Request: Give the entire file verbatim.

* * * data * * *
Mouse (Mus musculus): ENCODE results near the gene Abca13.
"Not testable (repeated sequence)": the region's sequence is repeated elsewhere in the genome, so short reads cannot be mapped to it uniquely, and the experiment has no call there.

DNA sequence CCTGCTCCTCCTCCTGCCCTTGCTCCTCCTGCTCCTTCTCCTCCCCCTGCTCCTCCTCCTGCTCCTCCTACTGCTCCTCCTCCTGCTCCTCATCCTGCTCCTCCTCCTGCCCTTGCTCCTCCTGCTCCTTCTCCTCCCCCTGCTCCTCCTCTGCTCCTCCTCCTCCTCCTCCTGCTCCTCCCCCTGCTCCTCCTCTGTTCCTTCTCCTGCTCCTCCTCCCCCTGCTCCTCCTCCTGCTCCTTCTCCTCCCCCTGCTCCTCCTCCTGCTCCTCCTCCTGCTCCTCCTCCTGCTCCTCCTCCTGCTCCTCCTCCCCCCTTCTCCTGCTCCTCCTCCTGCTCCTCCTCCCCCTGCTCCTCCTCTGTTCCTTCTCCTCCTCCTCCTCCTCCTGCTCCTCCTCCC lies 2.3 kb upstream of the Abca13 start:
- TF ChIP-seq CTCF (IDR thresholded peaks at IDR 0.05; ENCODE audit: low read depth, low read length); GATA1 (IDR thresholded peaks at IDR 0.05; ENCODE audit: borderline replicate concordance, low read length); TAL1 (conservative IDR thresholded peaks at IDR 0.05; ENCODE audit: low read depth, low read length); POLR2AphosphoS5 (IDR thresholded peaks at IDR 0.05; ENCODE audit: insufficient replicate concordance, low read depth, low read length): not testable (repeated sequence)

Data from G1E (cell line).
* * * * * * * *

Mouse (Mus musculus): ENCODE results near the gene Abca13.
"Not testable (repeated sequence)": the region's sequence is repeated elsewhere in the genome, so short reads cannot be mapped to it uniquely, and the experiment has no call there.

DNA sequence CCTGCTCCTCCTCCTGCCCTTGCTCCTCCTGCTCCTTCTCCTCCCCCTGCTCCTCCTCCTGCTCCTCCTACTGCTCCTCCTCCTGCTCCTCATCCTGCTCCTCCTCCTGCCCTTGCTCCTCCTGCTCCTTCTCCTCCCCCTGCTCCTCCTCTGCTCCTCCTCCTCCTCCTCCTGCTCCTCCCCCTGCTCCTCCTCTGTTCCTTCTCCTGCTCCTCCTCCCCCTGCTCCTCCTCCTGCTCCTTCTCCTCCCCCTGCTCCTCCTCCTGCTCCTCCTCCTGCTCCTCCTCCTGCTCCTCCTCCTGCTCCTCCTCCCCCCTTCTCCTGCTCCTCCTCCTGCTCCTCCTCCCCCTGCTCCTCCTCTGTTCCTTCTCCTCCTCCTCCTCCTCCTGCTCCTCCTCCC lies 2.3 kb upstream of the Abca13 start:
- TF ChIP-seq CTCF (IDR thresholded peaks at IDR 0.05; ENCODE audit: low read depth, low read length); GATA1 (IDR thresholded peaks at IDR 0.05; ENCODE audit: borderline replicate concordance, low read length); TAL1 (conservative IDR thresholded peaks at IDR 0.05; ENCODE audit: low read depth, low read length); POLR2AphosphoS5 (IDR thresholded peaks at IDR 0.05; ENCODE audit: insufficient replicate concordance, low read depth, low read length): not testable (repeated sequence)

Data from G1E (cell line).